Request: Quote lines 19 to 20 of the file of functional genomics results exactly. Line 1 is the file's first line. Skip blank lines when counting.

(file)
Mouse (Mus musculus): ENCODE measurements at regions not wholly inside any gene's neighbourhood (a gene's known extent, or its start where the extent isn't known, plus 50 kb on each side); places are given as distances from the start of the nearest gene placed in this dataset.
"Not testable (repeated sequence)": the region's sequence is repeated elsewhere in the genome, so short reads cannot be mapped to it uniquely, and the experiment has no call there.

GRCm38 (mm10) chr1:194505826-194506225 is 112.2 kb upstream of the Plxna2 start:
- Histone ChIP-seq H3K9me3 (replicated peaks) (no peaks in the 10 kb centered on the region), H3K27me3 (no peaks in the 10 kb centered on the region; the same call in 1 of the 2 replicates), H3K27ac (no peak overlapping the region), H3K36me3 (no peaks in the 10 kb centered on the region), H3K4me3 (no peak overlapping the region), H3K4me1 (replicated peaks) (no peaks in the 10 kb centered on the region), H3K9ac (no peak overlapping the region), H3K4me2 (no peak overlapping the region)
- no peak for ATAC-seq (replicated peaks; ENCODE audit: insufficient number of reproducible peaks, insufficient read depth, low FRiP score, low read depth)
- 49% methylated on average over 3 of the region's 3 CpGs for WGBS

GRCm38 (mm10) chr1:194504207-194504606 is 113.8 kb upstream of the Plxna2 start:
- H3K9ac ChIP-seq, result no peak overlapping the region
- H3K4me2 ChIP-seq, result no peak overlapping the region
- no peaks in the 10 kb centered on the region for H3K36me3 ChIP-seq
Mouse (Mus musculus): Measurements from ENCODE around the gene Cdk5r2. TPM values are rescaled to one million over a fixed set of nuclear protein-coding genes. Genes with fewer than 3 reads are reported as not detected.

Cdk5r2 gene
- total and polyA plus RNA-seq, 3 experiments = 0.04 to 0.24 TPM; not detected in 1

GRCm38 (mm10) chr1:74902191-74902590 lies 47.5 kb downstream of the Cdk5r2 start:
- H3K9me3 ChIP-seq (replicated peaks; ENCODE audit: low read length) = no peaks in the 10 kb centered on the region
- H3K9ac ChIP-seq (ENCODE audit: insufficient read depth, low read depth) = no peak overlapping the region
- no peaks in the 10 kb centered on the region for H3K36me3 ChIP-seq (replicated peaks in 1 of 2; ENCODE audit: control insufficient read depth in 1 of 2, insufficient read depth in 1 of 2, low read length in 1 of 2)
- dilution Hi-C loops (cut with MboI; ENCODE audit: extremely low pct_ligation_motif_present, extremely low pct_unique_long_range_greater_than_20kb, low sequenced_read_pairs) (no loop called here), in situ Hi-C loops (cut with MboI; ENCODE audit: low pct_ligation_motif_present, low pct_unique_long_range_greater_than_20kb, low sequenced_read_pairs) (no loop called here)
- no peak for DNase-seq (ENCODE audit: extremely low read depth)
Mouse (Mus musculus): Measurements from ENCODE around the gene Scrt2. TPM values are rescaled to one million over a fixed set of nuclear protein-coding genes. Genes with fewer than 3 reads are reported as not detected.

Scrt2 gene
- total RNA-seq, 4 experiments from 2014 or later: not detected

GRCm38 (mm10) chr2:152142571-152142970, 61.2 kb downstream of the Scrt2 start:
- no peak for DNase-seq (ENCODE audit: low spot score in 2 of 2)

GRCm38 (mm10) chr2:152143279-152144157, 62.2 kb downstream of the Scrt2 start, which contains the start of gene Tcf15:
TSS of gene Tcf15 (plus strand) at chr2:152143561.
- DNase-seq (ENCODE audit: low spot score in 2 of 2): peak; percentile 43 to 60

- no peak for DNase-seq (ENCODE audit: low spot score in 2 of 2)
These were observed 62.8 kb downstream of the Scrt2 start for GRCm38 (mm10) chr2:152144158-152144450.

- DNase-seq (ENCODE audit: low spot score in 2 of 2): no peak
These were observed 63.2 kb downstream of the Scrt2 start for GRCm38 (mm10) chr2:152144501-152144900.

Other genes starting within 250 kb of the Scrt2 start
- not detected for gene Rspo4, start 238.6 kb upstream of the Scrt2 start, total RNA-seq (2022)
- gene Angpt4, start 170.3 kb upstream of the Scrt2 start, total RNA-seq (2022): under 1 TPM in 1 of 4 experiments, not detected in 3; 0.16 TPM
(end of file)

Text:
- no peak for DNase-seq (ENCODE audit: extremely low read depth)
Mouse (Mus musculus): Measurements from ENCODE around the gene Scrt2. TPM values are rescaled to one million over a fixed set of nuclear protein-coding genes. Genes with fewer than 3 reads are reported as not detected.